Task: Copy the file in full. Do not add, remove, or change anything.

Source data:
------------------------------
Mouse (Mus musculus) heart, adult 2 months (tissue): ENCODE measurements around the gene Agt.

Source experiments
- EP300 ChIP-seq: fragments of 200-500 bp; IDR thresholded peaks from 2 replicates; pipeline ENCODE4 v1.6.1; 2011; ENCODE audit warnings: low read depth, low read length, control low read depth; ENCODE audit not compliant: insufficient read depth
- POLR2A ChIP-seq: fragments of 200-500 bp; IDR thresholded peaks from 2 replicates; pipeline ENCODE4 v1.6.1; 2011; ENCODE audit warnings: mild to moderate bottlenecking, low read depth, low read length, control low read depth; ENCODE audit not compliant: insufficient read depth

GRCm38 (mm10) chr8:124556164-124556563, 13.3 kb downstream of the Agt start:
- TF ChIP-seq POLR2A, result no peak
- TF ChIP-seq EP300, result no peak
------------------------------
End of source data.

Mouse (Mus musculus) heart, adult 2 months (tissue): ENCODE measurements around the gene Agt.

Source experiments
- EP300 ChIP-seq: fragments of 200-500 bp; IDR thresholded peaks from 2 replicates; pipeline ENCODE4 v1.6.1; 2011; ENCODE audit warnings: low read depth, low read length, control low read depth; ENCODE audit not compliant: insufficient read depth
- POLR2A ChIP-seq: fragments of 200-500 bp; IDR thresholded peaks from 2 replicates; pipeline ENCODE4 v1.6.1; 2011; ENCODE audit warnings: mild to moderate bottlenecking, low read depth, low read length, control low read depth; ENCODE audit not compliant: insufficient read depth

GRCm38 (mm10) chr8:124556164-124556563, 13.3 kb downstream of the Agt start:
- TF ChIP-seq POLR2A, result no peak
- TF ChIP-seq EP300, result no peak